What is Hormonal Hair and how can I get rid of it?
Annie Jones - a Bearded Lady
The Problem of Facial Hair
Most people have some facial hair, men generally have more of course and children have less but for many women facial hair is a huge embarrassment. Maybe we shouldn’t care so much about something so trivial but when the assistant at the checkout calls you “Sir” although you are wearing a pretty dress and have obvious female assets, something has to be done obviously. As Bearded Ladies are not exactly de rigueur in the circus these days, the choice seems to be either get rid of the facial hair or admit defeat and apply for the sex change people think you are having already.
Men are often proud of their beards but women spend hundreds if not thousands trying to rid themselves of excess facial hair. Indeed, how would the beauty industry survive without all the waxing, threading, shaving, depilatory creams, tweezers, epilators, pulsing light treatments, laser therapists and electrolysis we invest in? For most women the least expensive solutions of waxing and depilatories actually do work well and are probably all you will ever need. If not, you can always invest in gadgets or pamper yourself with some expert beauty therapy, but what happens when you have “hormonal hair”?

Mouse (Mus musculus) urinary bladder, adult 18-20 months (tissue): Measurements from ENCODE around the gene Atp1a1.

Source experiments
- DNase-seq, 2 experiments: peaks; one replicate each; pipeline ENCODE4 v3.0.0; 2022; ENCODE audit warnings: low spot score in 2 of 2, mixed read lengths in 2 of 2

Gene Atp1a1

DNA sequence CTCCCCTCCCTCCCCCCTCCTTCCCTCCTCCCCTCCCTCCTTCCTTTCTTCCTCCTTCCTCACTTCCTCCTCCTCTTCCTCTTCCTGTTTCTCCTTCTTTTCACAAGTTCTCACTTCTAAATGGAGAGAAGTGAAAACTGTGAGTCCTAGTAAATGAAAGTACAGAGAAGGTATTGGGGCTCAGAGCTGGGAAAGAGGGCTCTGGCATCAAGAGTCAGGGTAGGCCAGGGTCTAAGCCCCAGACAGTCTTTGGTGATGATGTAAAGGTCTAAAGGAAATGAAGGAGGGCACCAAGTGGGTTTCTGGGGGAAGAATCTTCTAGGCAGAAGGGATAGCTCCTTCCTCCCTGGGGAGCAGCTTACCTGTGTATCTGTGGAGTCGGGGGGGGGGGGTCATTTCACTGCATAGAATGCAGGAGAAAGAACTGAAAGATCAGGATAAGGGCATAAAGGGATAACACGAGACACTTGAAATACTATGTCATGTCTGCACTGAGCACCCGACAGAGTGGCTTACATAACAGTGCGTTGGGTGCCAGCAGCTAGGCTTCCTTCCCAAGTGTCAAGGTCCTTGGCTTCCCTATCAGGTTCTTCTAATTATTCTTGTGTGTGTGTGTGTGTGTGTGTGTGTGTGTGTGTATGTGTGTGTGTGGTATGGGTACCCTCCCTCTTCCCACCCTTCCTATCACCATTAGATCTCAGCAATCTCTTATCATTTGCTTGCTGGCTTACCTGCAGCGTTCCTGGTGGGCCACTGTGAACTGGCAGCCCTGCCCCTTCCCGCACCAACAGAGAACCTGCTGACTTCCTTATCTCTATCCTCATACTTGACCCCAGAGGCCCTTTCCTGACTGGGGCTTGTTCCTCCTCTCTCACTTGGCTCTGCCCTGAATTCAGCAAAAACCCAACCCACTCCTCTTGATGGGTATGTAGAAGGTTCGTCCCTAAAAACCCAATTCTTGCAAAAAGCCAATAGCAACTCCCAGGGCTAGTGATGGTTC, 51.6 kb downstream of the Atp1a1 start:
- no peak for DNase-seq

What causes “Hormonal Hair and what is it really?
First of all we have to understand that the entire human body is covered with hair, this is the case from birth. A soft “peach fuzz” type of hair covers most of the body and serves the purposes of insulation and “wicking” sweat away from the skin. This type of hair is called vellus hair and is usually nearly invisible or at least very fine. The hair of the scalp develops quickly into “terminal hair” and that is true of all of us unless afflicted with alopecia.